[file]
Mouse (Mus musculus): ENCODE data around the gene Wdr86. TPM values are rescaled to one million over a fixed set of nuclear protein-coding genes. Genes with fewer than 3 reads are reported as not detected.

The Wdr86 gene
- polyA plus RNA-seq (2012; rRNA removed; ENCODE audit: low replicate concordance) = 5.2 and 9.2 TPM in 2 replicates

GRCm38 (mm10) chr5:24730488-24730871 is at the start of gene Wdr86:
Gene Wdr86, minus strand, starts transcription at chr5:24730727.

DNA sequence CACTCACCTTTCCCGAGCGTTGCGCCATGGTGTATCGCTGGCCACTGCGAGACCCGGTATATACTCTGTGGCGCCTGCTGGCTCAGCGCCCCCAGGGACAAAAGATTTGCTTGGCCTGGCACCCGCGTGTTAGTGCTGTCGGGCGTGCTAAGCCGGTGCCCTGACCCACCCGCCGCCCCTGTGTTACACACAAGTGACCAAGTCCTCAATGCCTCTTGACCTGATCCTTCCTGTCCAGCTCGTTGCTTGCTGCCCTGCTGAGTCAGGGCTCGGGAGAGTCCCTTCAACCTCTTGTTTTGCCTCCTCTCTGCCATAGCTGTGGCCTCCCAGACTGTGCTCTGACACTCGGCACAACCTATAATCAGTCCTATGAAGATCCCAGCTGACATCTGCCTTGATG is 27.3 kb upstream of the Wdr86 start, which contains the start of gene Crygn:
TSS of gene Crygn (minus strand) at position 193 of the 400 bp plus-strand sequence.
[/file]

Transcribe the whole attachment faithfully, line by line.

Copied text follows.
Mouse (Mus musculus): ENCODE data around the gene Wdr86. TPM values are rescaled to one million over a fixed set of nuclear protein-coding genes. Genes with fewer than 3 reads are reported as not detected.

The Wdr86 gene
- polyA plus RNA-seq (2012; rRNA removed; ENCODE audit: low replicate concordance) = 5.2 and 9.2 TPM in 2 replicates

GRCm38 (mm10) chr5:24730488-24730871 is at the start of gene Wdr86:
Gene Wdr86, minus strand, starts transcription at chr5:24730727.

DNA sequence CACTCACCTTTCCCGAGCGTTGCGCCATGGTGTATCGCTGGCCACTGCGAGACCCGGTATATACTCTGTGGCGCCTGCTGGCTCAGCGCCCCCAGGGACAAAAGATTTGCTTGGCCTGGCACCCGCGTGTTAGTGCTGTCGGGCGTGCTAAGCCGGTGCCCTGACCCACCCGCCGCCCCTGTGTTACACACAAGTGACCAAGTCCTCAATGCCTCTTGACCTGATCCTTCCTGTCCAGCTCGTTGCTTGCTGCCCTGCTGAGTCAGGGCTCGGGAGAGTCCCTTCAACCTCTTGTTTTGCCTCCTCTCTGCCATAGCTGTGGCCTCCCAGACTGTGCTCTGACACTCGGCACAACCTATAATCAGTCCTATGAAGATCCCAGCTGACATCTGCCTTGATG is 27.3 kb upstream of the Wdr86 start, which contains the start of gene Crygn:
TSS of gene Crygn (minus strand) at position 193 of the 400 bp plus-strand sequence.